ACLU urges judge to reconsider Trump gag order in DC election case

By Andrew Goudsward

WASHINGTON (Reuters) – The American Civil Liberties Union on Wednesday urged a U.S. judge to reconsider a partial gag order she imposed on Donald Trump in the case accusing him of trying to overturn his 2020 election defeat, arguing it violates his free speech rights.

“Trump retains a First Amendment right to speech, and the rest of us retain a right to hear what he has to say,” the ACLU wrote in an amicus brief filed in U.S. District Court in Washington.

The organization argued that the gag order by U.S. District Judge Tanya Chutkan, which she has temporarily lifted, is “unconstitutionally vague” and covers such a broad range of topics that it would “undermine public discussion on matters of public concern.”

The order bars the former U.S. president and others directly involved in the criminal case from making public statements that target prosecutors, court staff and potential witness in the case. It allows Trump to criticize the U.S. Justice Department and to denounce the prosecution as politically motivated.

Chutkan issued the order after finding that Trump’s social media posts and public comments risk influencing witnesses and prompting threats and harassment against public officials. Trump has repeatedly referred to Special Jack Smith, who is prosecuting the case, as a “thug” and “deranged.”

Trump, who has criticized the restrictions as a constraint on his presidential campaign, is appealing the order to the U.S. Court of Appeals for the District of Columbia Circuit. It is temporarily on hold while Chutkan considers Trump’s request for a longer pause.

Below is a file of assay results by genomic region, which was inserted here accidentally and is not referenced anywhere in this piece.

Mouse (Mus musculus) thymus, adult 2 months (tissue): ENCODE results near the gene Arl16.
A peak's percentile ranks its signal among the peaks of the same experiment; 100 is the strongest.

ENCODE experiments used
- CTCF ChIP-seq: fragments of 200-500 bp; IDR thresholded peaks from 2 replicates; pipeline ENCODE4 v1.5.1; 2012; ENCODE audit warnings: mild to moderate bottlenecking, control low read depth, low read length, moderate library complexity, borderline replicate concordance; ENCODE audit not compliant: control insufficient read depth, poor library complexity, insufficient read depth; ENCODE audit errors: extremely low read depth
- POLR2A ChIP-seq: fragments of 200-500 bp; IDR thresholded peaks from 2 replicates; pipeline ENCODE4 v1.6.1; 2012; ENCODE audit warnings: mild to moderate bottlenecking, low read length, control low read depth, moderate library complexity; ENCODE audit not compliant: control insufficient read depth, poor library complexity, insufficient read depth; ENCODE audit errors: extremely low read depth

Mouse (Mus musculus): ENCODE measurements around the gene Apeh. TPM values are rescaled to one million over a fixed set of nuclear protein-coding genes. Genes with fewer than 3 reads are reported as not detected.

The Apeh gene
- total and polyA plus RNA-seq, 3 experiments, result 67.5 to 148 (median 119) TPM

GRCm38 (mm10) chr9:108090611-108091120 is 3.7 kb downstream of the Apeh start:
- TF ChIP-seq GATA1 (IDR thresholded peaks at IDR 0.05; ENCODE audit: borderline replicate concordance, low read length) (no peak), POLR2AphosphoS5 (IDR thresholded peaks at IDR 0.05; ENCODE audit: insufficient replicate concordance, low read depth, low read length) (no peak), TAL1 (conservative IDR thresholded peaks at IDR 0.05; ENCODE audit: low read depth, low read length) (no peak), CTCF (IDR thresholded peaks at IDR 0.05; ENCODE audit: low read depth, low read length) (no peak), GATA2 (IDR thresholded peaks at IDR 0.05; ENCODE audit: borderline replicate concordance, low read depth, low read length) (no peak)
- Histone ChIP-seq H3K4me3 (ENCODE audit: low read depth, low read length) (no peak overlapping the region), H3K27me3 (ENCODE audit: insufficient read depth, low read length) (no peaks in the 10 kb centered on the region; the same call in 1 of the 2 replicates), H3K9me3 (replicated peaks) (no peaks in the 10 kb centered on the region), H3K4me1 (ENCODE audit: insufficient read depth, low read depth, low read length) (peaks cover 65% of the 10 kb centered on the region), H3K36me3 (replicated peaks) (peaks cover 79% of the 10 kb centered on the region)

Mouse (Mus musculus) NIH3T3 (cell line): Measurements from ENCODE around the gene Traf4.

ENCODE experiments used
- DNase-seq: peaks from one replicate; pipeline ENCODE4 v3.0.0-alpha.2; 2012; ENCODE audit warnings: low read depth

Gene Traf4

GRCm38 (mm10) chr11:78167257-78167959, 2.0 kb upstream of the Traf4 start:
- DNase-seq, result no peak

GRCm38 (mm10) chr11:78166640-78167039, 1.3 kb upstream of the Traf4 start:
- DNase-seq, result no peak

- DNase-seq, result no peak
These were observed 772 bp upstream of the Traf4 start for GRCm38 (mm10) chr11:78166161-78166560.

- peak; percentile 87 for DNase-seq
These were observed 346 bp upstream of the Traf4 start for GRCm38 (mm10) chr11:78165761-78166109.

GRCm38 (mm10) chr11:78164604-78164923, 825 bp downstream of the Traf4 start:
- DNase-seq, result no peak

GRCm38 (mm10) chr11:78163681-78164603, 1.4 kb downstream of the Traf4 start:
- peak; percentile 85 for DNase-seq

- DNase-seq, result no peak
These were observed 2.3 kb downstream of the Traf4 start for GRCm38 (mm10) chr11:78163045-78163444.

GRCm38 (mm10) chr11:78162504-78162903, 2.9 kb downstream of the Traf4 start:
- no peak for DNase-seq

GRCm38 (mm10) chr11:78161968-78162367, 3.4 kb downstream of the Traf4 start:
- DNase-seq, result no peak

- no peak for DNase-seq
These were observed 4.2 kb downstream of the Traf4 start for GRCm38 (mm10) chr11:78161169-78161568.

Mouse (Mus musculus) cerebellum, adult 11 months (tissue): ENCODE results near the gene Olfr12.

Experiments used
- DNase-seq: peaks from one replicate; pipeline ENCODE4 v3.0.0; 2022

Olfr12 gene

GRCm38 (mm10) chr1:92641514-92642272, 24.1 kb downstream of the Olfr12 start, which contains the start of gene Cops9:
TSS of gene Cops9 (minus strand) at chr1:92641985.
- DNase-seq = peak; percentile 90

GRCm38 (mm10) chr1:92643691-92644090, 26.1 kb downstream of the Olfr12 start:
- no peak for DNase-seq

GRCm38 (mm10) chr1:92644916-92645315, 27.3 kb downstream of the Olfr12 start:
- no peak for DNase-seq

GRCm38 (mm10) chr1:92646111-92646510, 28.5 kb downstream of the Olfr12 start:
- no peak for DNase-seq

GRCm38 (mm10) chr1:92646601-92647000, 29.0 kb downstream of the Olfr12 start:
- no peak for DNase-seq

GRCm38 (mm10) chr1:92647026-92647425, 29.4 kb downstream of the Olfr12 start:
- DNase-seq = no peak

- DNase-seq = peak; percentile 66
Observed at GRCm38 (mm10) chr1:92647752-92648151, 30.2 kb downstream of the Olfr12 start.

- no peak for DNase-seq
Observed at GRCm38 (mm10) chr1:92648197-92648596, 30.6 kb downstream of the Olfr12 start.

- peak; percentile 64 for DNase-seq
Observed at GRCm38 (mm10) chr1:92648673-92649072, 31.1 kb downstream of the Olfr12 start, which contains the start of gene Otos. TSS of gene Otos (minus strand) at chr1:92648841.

It is unclear whether Chutkan will consider the ACLU’s arguments. The judge has previously denied requests from outside organizations to file briefs in the case.

Trump has pleaded not guilty to the charges in the federal election case, one of four criminal cases he is facing as he runs for president as the frontrunner for the Republican nomination in 2024.

The ACLU has been a vocal critic of Trump and frequently challenged his administration’s policies while he was in the White House. The group has faced criticism for veering toward uniform liberal advocacy and away from its traditional stance of defending civil liberties across the political spectrum.

“This isn’t the first time that we have said that even Donald Trump’s First Amendment rights have to be protected,” said Ben Wizer, the director of the ACLU’s Speech, Privacy, and Technology Project. “It’s always been our view that if free speech rights don’t belong to all, then they don’t belong to any.”

(Reporting by Andrew Goudsward; Editing by Scott Malone and Jonathan Oatis)